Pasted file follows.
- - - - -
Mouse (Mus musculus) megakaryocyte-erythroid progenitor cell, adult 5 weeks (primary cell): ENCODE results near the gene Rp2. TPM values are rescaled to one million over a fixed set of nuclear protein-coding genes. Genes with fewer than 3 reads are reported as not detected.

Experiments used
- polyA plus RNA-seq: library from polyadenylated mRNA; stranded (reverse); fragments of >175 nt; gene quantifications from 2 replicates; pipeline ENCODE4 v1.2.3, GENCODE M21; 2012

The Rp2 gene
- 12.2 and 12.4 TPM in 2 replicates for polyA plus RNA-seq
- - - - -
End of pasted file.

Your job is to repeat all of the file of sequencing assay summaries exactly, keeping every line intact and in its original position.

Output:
Mouse (Mus musculus) megakaryocyte-erythroid progenitor cell, adult 5 weeks (primary cell): ENCODE results near the gene Rp2. TPM values are rescaled to one million over a fixed set of nuclear protein-coding genes. Genes with fewer than 3 reads are reported as not detected.

Experiments used
- polyA plus RNA-seq: library from polyadenylated mRNA; stranded (reverse); fragments of >175 nt; gene quantifications from 2 replicates; pipeline ENCODE4 v1.2.3, GENCODE M21; 2012

The Rp2 gene
- 12.2 and 12.4 TPM in 2 replicates for polyA plus RNA-seq